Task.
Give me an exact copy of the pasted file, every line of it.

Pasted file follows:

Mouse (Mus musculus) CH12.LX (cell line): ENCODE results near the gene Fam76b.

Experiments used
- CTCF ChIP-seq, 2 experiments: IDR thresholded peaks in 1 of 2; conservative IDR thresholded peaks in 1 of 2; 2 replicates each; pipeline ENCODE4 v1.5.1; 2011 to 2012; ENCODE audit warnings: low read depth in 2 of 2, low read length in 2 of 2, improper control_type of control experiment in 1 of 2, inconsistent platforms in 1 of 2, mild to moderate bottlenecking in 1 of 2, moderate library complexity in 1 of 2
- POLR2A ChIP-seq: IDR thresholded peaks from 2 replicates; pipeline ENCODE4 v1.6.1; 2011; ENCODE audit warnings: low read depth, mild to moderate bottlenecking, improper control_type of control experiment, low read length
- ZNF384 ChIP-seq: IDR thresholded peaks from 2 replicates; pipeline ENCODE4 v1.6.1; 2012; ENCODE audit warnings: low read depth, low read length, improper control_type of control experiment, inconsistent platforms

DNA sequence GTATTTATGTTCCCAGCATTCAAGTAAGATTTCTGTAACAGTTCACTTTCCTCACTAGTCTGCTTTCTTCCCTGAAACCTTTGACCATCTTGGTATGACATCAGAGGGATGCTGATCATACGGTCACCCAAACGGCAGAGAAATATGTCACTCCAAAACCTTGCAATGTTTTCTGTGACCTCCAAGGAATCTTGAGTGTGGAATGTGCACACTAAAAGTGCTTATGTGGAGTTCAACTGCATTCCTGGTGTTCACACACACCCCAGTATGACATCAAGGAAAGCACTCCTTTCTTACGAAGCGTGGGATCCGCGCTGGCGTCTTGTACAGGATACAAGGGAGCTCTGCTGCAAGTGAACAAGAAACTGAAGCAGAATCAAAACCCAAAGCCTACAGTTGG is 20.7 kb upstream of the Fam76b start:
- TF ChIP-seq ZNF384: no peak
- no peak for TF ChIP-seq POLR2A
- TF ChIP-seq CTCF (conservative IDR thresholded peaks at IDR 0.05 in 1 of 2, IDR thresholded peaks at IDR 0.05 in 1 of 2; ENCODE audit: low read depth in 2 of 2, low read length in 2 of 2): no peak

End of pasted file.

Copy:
Mouse (Mus musculus) CH12.LX (cell line): ENCODE results near the gene Fam76b.

Experiments used
- CTCF ChIP-seq, 2 experiments: IDR thresholded peaks in 1 of 2; conservative IDR thresholded peaks in 1 of 2; 2 replicates each; pipeline ENCODE4 v1.5.1; 2011 to 2012; ENCODE audit warnings: low read depth in 2 of 2, low read length in 2 of 2, improper control_type of control experiment in 1 of 2, inconsistent platforms in 1 of 2, mild to moderate bottlenecking in 1 of 2, moderate library complexity in 1 of 2
- POLR2A ChIP-seq: IDR thresholded peaks from 2 replicates; pipeline ENCODE4 v1.6.1; 2011; ENCODE audit warnings: low read depth, mild to moderate bottlenecking, improper control_type of control experiment, low read length
- ZNF384 ChIP-seq: IDR thresholded peaks from 2 replicates; pipeline ENCODE4 v1.6.1; 2012; ENCODE audit warnings: low read depth, low read length, improper control_type of control experiment, inconsistent platforms

DNA sequence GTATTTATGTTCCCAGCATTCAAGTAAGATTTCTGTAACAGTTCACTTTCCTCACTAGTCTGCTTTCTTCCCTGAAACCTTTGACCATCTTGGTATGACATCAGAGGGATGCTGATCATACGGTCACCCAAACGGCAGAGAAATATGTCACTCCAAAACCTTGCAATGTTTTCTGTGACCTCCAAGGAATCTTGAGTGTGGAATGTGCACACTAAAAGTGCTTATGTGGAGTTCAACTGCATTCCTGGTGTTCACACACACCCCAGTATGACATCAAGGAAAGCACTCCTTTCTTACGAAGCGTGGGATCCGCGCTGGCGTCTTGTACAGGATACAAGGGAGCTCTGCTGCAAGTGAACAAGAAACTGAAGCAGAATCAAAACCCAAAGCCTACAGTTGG is 20.7 kb upstream of the Fam76b start:
- TF ChIP-seq ZNF384: no peak
- no peak for TF ChIP-seq POLR2A
- TF ChIP-seq CTCF (conservative IDR thresholded peaks at IDR 0.05 in 1 of 2, IDR thresholded peaks at IDR 0.05 in 1 of 2; ENCODE audit: low read depth in 2 of 2, low read length in 2 of 2): no peak